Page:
Tuesday, April 22, 2014

A Taste of the Tropics

Enjoy a Filipino Feast!

Sunny Magdaug and Patti Kishel hold the exclusive rights to the following copyrighted material. For permission to reprint or excerpt it and/or link it to another website, contact them at 

After a day of surfing or relaxing at the beach why not enjoy a Filipino feast?

SurfWriter Girls Sunny Magdaug and Patti Kishel often have Filipino food because Sunny’s family is from the Philippines and she knows lots of good recipes for delicious Filipino dishes. Her family and friends do, as well, so there’s always something good cooking on the stove.

The Philippines is a sovereign island nation in Southeast Asia made up of over 7,000 islands. 

So you can be sure that Filipino food has a tropical look and taste, making it perfect for a SoCal summer evening. “Filipino food is savory and spicy,” says Sunny. “And, it’s healthy, too, with seafood and loads of fresh vegetables.”

Since one in four Filipino Americans lives in Southern California – 1 million, in all – chances are you’ve tried Filipino food. If not, now’s the time to discover it for yourself!

One of Sunny’s favorite dishes is Pancit Canton, a traditional Filipino noodle dish that is a real party food.

“When Filipinos get together for a party someone always brings the pancit,” Sunny explains. “People often add their own touches so the recipe can vary from one family to another.”

The name pancit means “convenient food.” And, as you’ll see from Sunny’s recipe, pancit is indeed convenient and fun to make.

Sunny’s Pancit Canton


1 T of vegetable oil
1 T of sesame oil
2 lbs boneless, skinless chicken breast, cut into ½ inch pieces
1 bunch broccoli, cut into florets
1 (8 oz) package of mushrooms
2 – 3 carrots, thinly sliced
½ head of cabbage, coarsely chopped
1 C onion, diced
1 (8 oz) can sliced water chestnuts, drained
1 ½ C chicken broth
1/3 C hoisin sauce
2 T soy sauce
1 ½ tsp powdered ginger
3 T corn starch
1 (8 oz) package pancit canton noodles


In a large skillet heat the oils over medium-high heat. Add the chicken and cook for 4 – 5 minutes or until lightly browned. Add broccoli, mushrooms, carrots, cabbage and onion and cook an additional 5 minutes, stirring frequently.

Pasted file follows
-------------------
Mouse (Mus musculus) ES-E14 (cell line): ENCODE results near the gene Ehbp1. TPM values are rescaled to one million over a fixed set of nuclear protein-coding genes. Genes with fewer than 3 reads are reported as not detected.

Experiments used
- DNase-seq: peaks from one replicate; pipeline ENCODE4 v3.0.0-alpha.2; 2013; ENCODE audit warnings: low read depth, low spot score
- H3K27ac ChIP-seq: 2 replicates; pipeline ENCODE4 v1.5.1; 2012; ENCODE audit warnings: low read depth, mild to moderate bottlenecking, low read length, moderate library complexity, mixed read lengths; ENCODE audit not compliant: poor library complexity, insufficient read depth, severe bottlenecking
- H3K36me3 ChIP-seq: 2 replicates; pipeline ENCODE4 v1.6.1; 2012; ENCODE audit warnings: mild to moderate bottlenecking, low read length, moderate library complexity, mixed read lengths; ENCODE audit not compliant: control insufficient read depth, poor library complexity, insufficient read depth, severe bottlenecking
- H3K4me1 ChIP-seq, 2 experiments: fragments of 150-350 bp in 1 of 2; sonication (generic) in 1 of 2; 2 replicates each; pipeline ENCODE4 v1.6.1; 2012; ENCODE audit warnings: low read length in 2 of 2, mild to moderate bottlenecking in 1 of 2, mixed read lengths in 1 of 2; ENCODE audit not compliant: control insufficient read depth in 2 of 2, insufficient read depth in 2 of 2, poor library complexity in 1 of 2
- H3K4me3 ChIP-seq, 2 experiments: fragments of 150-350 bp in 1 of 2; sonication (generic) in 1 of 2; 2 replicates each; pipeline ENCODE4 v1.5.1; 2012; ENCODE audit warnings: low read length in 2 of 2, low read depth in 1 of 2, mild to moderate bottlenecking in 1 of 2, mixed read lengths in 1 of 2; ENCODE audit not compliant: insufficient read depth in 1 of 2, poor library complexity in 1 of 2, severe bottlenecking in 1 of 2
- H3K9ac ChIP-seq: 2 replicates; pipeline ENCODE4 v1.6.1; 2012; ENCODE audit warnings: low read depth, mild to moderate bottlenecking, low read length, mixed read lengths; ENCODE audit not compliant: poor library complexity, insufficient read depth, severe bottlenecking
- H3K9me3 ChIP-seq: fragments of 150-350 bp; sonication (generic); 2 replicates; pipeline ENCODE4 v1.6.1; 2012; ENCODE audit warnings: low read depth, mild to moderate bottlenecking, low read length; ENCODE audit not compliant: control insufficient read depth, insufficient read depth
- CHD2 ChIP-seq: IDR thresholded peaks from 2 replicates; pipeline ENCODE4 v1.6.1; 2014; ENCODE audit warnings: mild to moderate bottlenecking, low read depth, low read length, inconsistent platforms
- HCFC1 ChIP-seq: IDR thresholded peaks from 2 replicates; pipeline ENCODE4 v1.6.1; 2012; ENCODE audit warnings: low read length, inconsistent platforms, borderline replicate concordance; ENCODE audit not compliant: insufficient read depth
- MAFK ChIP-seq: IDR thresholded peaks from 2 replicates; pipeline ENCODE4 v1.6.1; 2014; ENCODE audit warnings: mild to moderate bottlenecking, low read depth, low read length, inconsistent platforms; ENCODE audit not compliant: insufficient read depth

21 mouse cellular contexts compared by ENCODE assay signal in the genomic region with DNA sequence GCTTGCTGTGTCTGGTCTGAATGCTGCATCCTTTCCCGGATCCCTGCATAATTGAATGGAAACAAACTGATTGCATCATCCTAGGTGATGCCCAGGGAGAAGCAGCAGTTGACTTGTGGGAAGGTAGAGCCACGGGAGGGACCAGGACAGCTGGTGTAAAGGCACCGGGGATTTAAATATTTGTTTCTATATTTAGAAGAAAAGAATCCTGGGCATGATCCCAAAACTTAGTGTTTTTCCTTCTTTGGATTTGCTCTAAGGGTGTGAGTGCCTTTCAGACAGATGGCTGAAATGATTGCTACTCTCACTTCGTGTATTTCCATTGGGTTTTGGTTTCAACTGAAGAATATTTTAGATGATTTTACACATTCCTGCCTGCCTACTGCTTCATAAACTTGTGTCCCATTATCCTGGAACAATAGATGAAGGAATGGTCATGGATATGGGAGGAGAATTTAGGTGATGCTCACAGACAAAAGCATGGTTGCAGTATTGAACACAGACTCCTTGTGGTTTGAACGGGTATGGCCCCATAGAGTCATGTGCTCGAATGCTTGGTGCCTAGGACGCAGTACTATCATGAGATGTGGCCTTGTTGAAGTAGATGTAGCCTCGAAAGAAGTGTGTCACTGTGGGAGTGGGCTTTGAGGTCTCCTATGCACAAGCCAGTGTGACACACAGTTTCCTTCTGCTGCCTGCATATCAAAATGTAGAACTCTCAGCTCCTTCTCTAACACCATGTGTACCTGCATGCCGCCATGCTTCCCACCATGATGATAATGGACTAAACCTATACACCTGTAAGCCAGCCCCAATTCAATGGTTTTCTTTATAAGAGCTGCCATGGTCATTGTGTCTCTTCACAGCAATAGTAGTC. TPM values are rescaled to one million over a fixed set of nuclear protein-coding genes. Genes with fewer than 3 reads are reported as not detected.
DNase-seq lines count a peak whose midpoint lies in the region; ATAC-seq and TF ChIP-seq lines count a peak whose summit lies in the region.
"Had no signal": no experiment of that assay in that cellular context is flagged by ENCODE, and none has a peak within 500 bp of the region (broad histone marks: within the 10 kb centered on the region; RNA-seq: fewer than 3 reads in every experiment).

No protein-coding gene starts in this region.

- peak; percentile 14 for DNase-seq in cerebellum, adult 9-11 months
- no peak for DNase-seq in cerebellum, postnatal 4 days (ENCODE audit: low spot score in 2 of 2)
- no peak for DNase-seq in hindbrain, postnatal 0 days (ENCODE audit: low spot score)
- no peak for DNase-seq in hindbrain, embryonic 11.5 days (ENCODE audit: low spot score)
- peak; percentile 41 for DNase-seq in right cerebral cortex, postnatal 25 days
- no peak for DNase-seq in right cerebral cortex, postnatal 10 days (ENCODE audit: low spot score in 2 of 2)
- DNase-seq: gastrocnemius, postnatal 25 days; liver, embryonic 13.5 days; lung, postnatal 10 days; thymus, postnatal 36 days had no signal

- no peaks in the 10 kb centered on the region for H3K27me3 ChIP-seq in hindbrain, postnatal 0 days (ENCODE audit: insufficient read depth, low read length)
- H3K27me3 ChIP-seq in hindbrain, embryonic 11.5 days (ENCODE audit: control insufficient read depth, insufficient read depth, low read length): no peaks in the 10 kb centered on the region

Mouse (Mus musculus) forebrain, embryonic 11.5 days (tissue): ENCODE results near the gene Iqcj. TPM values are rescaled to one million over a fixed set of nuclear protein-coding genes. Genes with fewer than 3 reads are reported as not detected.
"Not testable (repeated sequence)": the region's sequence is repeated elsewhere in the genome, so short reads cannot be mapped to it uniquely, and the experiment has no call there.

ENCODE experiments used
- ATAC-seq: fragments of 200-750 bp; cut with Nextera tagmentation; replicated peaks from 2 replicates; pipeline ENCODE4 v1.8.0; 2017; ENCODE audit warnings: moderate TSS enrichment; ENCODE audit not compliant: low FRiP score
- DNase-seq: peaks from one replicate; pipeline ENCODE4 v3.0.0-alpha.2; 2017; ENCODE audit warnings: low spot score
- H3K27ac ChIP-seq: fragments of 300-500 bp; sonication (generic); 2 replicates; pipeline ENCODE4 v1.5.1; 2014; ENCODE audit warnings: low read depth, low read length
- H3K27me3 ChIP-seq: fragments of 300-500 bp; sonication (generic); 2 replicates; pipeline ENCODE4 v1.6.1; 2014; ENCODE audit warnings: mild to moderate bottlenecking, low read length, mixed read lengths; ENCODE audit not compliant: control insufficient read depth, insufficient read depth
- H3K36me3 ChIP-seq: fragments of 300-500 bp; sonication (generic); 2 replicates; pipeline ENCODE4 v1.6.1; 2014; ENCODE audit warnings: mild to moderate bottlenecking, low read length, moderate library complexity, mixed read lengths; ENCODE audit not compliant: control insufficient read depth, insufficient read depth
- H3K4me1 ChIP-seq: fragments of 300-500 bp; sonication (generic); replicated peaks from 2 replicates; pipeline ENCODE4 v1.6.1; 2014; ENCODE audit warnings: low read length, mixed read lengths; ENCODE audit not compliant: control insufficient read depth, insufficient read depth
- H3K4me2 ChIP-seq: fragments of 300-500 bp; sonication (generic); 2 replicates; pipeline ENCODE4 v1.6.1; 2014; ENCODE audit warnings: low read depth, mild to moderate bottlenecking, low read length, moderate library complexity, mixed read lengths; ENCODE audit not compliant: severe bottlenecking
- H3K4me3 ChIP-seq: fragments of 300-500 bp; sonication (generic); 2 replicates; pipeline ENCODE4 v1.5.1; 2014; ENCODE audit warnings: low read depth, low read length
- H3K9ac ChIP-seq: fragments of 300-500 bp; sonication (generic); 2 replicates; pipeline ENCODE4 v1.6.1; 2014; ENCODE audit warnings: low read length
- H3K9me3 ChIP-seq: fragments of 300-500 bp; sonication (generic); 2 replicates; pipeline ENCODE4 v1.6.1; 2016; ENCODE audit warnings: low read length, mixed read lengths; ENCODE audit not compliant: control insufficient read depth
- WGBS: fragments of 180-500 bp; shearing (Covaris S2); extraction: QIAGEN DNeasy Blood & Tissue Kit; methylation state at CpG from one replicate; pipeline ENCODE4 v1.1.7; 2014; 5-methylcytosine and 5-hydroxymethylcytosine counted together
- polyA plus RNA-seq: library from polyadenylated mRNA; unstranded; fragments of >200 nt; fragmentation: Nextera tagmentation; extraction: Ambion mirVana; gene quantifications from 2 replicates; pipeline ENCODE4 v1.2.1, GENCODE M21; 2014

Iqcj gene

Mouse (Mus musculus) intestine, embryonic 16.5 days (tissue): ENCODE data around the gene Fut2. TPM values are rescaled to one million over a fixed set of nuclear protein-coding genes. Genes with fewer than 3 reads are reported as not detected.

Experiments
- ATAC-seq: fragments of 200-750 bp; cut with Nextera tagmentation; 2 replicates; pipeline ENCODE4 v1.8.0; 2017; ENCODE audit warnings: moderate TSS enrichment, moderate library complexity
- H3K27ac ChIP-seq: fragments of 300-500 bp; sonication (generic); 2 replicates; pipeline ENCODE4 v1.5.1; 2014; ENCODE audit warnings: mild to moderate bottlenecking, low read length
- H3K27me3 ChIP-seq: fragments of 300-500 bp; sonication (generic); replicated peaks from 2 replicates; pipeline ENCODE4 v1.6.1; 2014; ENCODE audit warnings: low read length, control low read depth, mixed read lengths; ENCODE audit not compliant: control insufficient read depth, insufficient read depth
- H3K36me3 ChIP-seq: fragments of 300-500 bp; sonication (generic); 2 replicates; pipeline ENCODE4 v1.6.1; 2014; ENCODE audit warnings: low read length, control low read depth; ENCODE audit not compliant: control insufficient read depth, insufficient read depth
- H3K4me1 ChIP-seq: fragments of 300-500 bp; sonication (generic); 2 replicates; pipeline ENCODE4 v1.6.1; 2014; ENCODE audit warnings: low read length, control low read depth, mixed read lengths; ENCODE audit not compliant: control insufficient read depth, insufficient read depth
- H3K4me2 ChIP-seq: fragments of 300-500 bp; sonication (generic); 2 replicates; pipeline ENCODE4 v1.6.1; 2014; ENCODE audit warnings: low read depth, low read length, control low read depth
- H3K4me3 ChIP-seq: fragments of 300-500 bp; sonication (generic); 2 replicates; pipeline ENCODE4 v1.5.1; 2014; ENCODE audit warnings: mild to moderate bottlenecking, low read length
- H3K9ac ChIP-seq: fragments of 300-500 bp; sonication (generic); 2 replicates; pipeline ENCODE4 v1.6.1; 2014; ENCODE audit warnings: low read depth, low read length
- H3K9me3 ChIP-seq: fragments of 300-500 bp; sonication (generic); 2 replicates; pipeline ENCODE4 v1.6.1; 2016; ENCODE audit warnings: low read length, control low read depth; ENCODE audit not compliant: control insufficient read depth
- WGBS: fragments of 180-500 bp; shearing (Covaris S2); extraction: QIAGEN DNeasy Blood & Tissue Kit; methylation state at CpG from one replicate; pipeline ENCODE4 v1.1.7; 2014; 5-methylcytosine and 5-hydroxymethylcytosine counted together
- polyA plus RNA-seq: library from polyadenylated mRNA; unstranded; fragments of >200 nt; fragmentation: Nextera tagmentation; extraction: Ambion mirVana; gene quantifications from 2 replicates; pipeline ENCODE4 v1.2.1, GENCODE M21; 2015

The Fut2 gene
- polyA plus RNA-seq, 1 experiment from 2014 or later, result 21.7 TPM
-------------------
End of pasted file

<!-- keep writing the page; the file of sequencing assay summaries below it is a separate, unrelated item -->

Stir in the water chestnuts. In a small bowl combine the broth, hoisin sauce, soy sauce with the ginger and corn starch.

Add this to chicken mixture and bring to a boil over medium-high heat.

Reduce heat to medium to medium-low, and simmer for 4 – 5 minutes, or until sauce thickens. Combine the pancit canton into the mixture...

and stir it in until the noodles are soft.

There, you have it!

To see the wide variety of Filipino dishes to choose from, take a look at these photos SurfWriter Girls Sunny and Patti took at a party hosted by Susan and Luis Soriano

Susan, who grew up in the Philippines, loves to cook and especially likes to see her guests enjoying the food. 

Family friend Eloisa Rodriquez was on hand, too, and explained some of the dishes and their significance.

Take noodles, for instance; “long ones signify long life.”

And round garnishes, like capers, “not only add taste, but mean good luck.”

One of SurfWriter Girl Patti’s favorite dishes is the ube (yam) dessert. As you can see, it’s an electric purple.

And the casaba root custard, flan and pecan bites are too good to pass up.

 Just ask Patti’s husband Greg, who believes in trying everything. 

Whether you do the cooking yourself or go over to someone else’s house, when Filipino food is on the menu you know you’re in for a good time. When Filipinos get together they like to talk well into the night and especially to eat. So, be ready to party, bring your appetite…and save room for dessert.

As they say in the Philippines,

Tayo’y Magsikain Kainan Na!

Let’s Eat!

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1 comment:

  1. Food looks great, I'm ready for lunch! Thanks for recipe. Good work on the post ladies.